• Constantine has broadened the purpose of an inquest beyond the authority granted under state law. RCW 36.24.020 states: “The coroner in the county where an inquest is to be convened pursuant to this chapter shall notify the superior court to provide persons to serve as a jury of inquest to hear all the evidence concerning the death and to inquire into and render a true verdict on the cause of death.” But Constantine’s latest executive order says “The review will result in the issuance of findings regarding the cause and manner of death, and whether the law enforcement member acted pursuant to policy and training.” (my emphasis) The City argues that the King County Executive is not authorized to empanel an inquest jury to render an opinion on whether an officer was following department policy and training, and that Constantine has turned the inquest process into a “quasi-civil quasi-criminal proceeding not contemplated by the Coroner’s Statute.” To that end, the executive order also compels the testimony of law enforcement agency representatives and the chief law enforcement officer of the department involved related to departmental policy and training (though not to render an opinion on whether the officer’s actions were consistent with them). The city argues that  Constantine doesn’t have authority to compel their testimony.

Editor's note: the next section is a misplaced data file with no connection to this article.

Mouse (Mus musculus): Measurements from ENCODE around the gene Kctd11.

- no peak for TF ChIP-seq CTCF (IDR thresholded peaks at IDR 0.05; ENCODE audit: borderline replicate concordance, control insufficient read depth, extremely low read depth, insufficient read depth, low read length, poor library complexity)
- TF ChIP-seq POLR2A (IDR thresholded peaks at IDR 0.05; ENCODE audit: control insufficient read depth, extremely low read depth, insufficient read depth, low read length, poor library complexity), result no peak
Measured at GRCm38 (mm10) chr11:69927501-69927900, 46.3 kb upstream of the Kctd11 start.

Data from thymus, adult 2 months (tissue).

• The executive order grants the family of the deceased the right to have an attorney present and representing them. It also grants the officers involved the right to an attorney, but only if they agree to testify and to be cross-examined by the other parties. That, the city argues, deprives the officers of their constitutional rights, especially since they are the only ones potentially subject to civil liability and criminal prosecution. The order also prohibits inquiry into the officers’ mental state during the incident, including whether they felt that their safety was at risk, and it allows for the disciplinary history of an involved officer to be evaluated under some circumstances. The city argues that these provisions extend beyond the authority of the Executive and arbitrarily shape the available evidence.